I know I already mentioned the piece ran a couple of days ago, but the amended version that ran is a bit different from what I originally had in mind, so I decided to post it here just to say I let it out somewhere.
And away it goes:
Some of the American public has spoken and the results suggest that both Barack Obama and John McCain face additional bumps on the road to the White House.
As millions of conflicted Americans compare the presidential contenders, two new polls released by the Associated Press highlight major weaknesses in each of the candidate’s efforts to sway undecided voters.
For presumptive Republican nominee, John McCain, his reputation as a “maverick” doesn’t appear to resonate as well with people outside of the D.C. Beltway as previously believed.
When asked to name which candidate reminds you more of the person you hated most in high school, an AP-Yahoo News poll found that embittered ex-high schoolers favor Obama 52 percent to 38 percent.
“McCain just seems like the jackass who pissed everyone off all the time. I’m not voting for anyone that reminds me of the person that used to taunt or annoy me,” said Brian Myers, 39, of Minneapolis, Minn.
The majority of the 1,548 adults polled described Obama as “prom king” and “likable,” while McCain was viewed as a “bully” and “irritable.”
“I think it’s important that we have someone used to being popular representing us in the world. It shows those abroad that we still want to be liked. Who knows, maybe it can lead to lower gas prices,” argued Nicole Ball, 44 of Atlanta, Georgia.
Although Obama’s persona is seen as an asset in some areas, a separate poll hints at Obama’s remaining troubles with certain blocs of Americans. In a poll prompting voters to answer which candidate would they let eat off their plates, McCain topped the Democratic candidate 58 to 42 percent. Results show that many voters are more knowledgeable of McCain, making him seem easier to appease.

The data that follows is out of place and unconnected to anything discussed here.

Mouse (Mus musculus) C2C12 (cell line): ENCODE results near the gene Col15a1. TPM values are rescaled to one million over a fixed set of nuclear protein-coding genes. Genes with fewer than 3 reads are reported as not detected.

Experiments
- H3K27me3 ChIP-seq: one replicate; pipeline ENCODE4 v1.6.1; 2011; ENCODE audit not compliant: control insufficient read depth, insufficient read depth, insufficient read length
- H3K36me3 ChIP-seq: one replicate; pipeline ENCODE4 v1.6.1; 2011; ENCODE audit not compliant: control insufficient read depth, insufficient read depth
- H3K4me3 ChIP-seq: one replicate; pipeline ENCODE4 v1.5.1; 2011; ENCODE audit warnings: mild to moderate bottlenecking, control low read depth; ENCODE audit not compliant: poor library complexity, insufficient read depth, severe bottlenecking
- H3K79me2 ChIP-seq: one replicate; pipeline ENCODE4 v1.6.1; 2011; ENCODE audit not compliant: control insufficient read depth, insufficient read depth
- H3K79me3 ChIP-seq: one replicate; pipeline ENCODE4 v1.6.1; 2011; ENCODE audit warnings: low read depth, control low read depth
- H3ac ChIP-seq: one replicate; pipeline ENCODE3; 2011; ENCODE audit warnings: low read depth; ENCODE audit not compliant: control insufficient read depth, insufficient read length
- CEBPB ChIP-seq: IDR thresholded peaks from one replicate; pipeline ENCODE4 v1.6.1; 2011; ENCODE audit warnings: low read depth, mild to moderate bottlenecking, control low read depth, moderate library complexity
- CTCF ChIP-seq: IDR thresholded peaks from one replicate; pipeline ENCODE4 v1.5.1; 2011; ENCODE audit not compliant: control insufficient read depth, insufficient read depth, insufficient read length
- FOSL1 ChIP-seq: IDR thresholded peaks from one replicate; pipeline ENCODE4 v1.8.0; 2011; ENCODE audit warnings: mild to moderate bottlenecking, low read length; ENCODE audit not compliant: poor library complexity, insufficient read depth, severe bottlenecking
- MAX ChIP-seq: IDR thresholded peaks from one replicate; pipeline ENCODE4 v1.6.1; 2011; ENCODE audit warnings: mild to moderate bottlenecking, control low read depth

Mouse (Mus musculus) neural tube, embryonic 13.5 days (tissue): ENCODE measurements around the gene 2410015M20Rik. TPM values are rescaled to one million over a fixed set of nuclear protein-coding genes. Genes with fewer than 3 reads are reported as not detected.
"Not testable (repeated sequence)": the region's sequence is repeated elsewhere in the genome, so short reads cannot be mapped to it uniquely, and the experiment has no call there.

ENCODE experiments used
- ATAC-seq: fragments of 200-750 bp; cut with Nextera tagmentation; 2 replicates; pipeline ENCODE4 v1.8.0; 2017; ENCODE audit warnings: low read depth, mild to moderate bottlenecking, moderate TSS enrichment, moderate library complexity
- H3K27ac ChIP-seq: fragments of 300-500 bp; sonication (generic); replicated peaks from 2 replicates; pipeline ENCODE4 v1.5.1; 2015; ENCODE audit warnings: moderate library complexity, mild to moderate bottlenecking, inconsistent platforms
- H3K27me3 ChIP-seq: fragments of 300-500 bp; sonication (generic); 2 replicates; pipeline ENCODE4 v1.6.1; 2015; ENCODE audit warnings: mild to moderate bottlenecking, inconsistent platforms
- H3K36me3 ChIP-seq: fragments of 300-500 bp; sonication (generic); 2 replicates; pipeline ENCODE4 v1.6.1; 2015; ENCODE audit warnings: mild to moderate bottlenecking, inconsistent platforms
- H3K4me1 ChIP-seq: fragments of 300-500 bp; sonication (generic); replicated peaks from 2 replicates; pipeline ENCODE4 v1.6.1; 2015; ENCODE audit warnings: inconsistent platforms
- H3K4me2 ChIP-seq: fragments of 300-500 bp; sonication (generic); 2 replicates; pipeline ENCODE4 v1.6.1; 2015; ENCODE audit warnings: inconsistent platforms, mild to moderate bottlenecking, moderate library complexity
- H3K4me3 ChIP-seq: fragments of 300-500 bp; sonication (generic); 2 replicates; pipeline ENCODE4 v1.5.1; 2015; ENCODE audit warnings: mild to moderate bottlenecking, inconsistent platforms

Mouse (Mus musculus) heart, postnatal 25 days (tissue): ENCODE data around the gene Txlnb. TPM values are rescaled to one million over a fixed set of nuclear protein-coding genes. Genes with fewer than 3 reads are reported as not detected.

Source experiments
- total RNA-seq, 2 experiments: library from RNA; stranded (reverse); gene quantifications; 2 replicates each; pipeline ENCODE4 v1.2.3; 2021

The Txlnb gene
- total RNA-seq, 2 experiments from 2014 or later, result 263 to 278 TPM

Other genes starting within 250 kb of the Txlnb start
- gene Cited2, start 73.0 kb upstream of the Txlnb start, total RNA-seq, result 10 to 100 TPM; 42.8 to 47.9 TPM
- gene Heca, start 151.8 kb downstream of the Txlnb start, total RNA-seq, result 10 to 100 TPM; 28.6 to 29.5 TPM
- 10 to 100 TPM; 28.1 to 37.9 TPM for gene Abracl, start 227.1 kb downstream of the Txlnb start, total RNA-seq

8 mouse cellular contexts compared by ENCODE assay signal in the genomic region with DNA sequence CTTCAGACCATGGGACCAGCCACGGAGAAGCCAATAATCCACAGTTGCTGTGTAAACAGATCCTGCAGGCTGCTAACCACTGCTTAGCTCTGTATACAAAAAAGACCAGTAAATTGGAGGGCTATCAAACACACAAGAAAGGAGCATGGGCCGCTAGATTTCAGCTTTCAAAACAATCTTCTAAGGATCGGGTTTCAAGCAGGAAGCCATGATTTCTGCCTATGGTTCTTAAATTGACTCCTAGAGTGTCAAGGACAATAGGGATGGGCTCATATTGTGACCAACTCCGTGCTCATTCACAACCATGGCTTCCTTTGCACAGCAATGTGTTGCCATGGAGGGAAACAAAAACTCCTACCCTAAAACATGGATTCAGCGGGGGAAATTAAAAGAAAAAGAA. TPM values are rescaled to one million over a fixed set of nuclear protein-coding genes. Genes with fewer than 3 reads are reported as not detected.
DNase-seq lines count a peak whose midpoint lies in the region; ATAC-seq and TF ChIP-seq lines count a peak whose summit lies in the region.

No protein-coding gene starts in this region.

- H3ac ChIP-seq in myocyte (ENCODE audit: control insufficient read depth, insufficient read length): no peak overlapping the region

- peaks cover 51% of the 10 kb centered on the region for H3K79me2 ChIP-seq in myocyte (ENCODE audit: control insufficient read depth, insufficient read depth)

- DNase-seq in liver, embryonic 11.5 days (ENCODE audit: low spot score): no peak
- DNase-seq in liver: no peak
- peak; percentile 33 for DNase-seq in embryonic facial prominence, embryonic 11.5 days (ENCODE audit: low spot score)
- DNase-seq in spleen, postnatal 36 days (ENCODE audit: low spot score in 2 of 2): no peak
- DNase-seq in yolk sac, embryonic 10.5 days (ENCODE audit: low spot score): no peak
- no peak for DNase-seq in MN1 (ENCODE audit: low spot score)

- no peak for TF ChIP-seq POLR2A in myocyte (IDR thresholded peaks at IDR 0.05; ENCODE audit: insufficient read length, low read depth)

“I don’t know what this arugula is, but I got an email saying that’s all Barack Obama eats so he’s probably too fancy to want anything from my kitchen. Why can’t he just eat a burger or some other food that’s easier to spell and pronounce?” said Monica Maynard, 60, of Charleston, South Carolina.
“Do Muslims even eat BBQ? If so, I’d be glad to toss him a rib, he looks like he needs one anyway,” said Keith Norton, 53, of Silver Spring, Maryland.
Pollsters argue the survey illustrates how Obama’s lingering unfamiliarity with much of the American public is spurring resistance among undeclared voters to support his campaign.
I imagine if I took a poll of this piece so far, an overwhelming majority would think I was out of my mind. Before you start writing nasty comments ranging from, “Who is this fool?” to “This is proof that not every root should grow!” let me tell you: These fake polls and quotes of my own creation are no are no less ridiculous than the real ones currently circulating.
Like a recent AP-Yahoo News poll that found that pet owners favor McCain over Obama 42 percent to 37 percent. The two joint news outlets felt compelled to spend ten days asking 1,759 adults how pet ownership influences their vote. Apparently the political wisdom in dog lovers and cat people should not go unacknowledged. Janet Taylor told surveyors, “I think a person who owns a pet is a more compassionate person – caring, giving, trustworthy. I like pet owners.”
Does the fate of this country tinge on which candidate Velma feels loves Scooby and Scrappy more?
Or will the deciding factor be who voters prefer having over for a BBQ? Or maybe it’s going to all come down to which prospective presidential spouse we like better? Both topics were the subjects of two additional polls released in recent weeks.
President Bush will leave the country with the largest deficit in history, there is still no word on troop withdrawals in Iraq in sight despite evidence of rising violence in Afghanistan, and we have an energy crisis that continues to burden average Americans. Yet much of the political discussion has been limited to the spending habits of Cindy McCain, the college thesis of Michelle Obama, who is too black, who is too old, and the all the too important question, “Who would you rather have a beer with?”
We could ask the candidates to touch on the BBC’s report that China is fueling the war in Sudan, but that might interfere with the debate over inappropriate illustrations, or our collective preparation for the swooning of Angelina’s new baby pictures. Covering substantive issues would also distract the media from using polls to make new and interesting discoveries like Barack Obama’s candidacy not bridging the gap between whites and Blacks, or that Hispanic voters don’t hate all Black people.
The most honest poll I’ve seen this election came from “fake news organization,” The Onion. Their poll asked, “What’s the most important issue to 2008 voters?” The answer?